For two years, while organizations entered and left Mampujan everyday, I stayed. I worked with a local organization, Sembrandopaz, and local community leaders. I don’t think I did anything remarkable, but I was there and did not try to control the community. Instead, I documented and learnt about life from the inside, not the outside. It was the only thing I could do, yet it allowed me to understand community dynamics and complexities in a way no one from outside could. I was able to share that information with other members of MCC that did not live on a local level to help complement our organizational understanding of the community and therefore, our approach.

November 2014 260Yet life within the community also made me extremely hesitant about doing anything, especially on my own, because I saw the ramifications lived out in families and local leadership everyday, in a way that people from outside could not.

Both the Montes de Maria and Choco are complicated situations with a long history of outside intervention. Any attempt to come in and “help,” especially from outside, can have serious undertones of colonization, especially when combined with western power dynamics, structures and money,and without an understanding of actual community dynamics. In an area dominated by armed groups, outsiders and their activities can also place communities at risk.

November 2014 245-2This doesn’t mean never going to communities; rather, I want my sense of shame to propel me to examine how to truly accompany in a way that empowers the community, not myself. Communities have agency and remarkable resilience; my activities should be supporting those abilities, including combating structural injustices at home, rather than making life more challenging for locals than it already is.

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Weekly Round-Up: December 12

November 2014 058_2

Photo: Anna Vogt

Debating the School of the Americas

Should the School of the Americas be closed? To its critics, the school, renamed the Western Hemisphere Institute for Security Cooperation (WHINSEC) in 2001, is an institution smeared in blood, a place of torture training and coup plotting. How much of this perception of the School of the Americas (SOA) is fair?

People’s Summit in Lima Envisions Bottom-Up Movement for Global Climate Justice

Social movements and civil societies from around the world are gathered in Lima, Peru this week with an ambitious goal: to “develop an alternative form of development, one that respects the limits and regenerative capacities of Mother Earth and tackles the structural causes of climate change.”

On International Human Rights Day, the Fight for Indigenous Land and Autonomy in Honduras

A fierce social movement, composed of many sectors, is pushing back to protect democracy, lives, and political rights. Indigenous peoples, including Garifuna, Lenca, Pech, Miskito, Maya Chortí, and Tolupan, are asserting their human right to autonomy, territory, and cultural survival.

Elections on hold in Haiti: stability versus democracy

Democracy in Haiti is again at risk, as a fierce political battle has erupted, preventing the scheduling of new elections. The United Nations (UN), the Organization of American States (OAS), along with the U.S. and French governments have all called for the adoption of a new electoral law, which would allow the elections to go forward. However, given the deeply flawed nature of the present Haitian political system, it is far from clear if just holding elections will accomplish much.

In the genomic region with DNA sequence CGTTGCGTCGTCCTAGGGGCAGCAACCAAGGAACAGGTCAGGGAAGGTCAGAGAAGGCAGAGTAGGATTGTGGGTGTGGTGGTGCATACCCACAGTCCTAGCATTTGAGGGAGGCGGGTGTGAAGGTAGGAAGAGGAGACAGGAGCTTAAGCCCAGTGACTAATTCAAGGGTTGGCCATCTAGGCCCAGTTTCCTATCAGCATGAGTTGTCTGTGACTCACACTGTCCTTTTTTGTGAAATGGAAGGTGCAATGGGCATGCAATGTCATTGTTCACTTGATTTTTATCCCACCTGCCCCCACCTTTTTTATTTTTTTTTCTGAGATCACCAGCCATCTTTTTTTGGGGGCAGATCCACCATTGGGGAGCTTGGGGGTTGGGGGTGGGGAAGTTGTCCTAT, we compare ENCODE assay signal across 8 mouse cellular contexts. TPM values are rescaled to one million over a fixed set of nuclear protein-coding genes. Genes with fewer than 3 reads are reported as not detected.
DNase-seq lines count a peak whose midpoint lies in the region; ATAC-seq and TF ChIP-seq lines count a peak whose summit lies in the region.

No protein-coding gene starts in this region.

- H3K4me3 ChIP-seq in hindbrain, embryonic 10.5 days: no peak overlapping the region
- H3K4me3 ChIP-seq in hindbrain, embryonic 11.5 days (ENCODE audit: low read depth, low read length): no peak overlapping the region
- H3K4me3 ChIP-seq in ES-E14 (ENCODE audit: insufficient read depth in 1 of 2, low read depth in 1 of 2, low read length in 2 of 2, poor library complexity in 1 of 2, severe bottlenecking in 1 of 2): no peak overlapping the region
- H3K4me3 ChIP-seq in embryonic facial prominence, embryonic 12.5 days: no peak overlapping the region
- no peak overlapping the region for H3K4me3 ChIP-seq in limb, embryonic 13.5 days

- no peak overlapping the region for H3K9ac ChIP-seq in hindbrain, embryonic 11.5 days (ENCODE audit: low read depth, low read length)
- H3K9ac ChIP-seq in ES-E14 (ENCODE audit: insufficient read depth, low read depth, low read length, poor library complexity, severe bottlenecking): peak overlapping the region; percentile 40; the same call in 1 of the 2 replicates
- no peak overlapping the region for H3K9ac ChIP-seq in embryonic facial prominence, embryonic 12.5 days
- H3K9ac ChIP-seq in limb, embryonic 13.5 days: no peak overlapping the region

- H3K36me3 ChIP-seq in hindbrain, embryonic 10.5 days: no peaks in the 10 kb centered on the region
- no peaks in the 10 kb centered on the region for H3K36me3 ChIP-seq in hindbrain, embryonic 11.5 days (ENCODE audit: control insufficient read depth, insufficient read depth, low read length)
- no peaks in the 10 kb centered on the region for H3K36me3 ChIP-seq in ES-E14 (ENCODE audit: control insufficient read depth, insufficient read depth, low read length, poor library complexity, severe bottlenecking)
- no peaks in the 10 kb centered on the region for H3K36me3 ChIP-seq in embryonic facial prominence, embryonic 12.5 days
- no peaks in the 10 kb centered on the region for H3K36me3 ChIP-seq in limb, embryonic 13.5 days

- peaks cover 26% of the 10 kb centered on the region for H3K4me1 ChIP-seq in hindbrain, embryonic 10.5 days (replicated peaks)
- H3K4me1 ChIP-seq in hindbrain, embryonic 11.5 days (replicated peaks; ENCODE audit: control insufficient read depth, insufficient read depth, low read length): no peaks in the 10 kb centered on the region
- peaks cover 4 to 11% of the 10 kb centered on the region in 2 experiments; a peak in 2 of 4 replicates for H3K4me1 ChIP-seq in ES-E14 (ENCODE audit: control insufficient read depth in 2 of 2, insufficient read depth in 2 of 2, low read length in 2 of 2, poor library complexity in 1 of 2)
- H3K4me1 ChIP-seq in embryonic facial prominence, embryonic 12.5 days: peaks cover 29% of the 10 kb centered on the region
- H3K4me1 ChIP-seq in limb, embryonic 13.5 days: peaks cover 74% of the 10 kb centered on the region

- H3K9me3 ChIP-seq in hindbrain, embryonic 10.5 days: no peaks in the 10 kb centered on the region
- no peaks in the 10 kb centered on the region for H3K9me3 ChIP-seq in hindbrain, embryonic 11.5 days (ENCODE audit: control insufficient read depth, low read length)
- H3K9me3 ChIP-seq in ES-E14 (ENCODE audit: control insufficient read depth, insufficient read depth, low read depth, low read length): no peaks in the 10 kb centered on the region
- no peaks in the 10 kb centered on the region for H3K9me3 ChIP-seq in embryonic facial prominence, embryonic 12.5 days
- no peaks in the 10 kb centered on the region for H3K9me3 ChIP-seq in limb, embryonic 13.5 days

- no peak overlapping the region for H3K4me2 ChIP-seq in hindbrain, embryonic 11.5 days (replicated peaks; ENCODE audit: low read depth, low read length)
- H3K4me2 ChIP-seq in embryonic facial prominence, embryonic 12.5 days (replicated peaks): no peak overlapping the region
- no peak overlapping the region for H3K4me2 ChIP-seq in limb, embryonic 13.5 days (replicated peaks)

Bolivian women fight back against climate of violence

The women of María Auxiliadora have joined together to support each other in liberating themselves from gender violence and to gain independence. But their unity has also resulted in a community that responds to climate change by drawing on their resilience and developing new economic and social systems that promote sustainability and justice – for example by  growing and preserving their own food,  sharing communal tasks, and working to conserve resources. The experiences of María Auxiliadora can inspire us to build alternatives – ones which not only respond to unjust climate impacts but also to the violence and discrimination that women face in other areas of their lives.

Bolivia after the floods: ‘the climate is changing; we are living that change’

Bolivia’s worst floods in 60 years submerged villages, ruined crops and destroyed homes. Some indigenous communities in the jungle are adapting to a more resilient way of living; others are forced out to the cities

Climate change in Nicaragua pushes farmers into uncertain world

“Large-scale agriculture isn’t the answer,” argues Rafael Henríquez, a spokesman for Oxfam Nicaragua. “Ironically, it’s the poorest farmers that are closest to the agro-ecological model, although it’s more through necessity than environmental conviction.”

Guatemala Increases Mining Royalties on Transnational Companies

The Guatemalan government has modified a 20-year-old mining law to raise the royalties from from 1 percent to 10 percent. Leaders from the Guatemala’s Chamber of Commerce have announced that they seek to legally challenge the 2015 budget, which was approved by the Guatemalan lawmakers last month. Under the details of the new budget heavier taxes will be imposed on several private sector industries including mining companies in order to boost government revenue.

Black Lives Matter in Colombia

As thousands across the United States emptied into the streets demanding an end to police brutality and state violence in the wake of a grand jury decision not to indict Darren Wilson in late November, a group of twenty-two black women from northern Cauca in Colombia were marching on foot to the nation’s capital of Bogotá to assert that black lives also matter in Colombia.

Drug Trafficking as a “Connected Political Crime”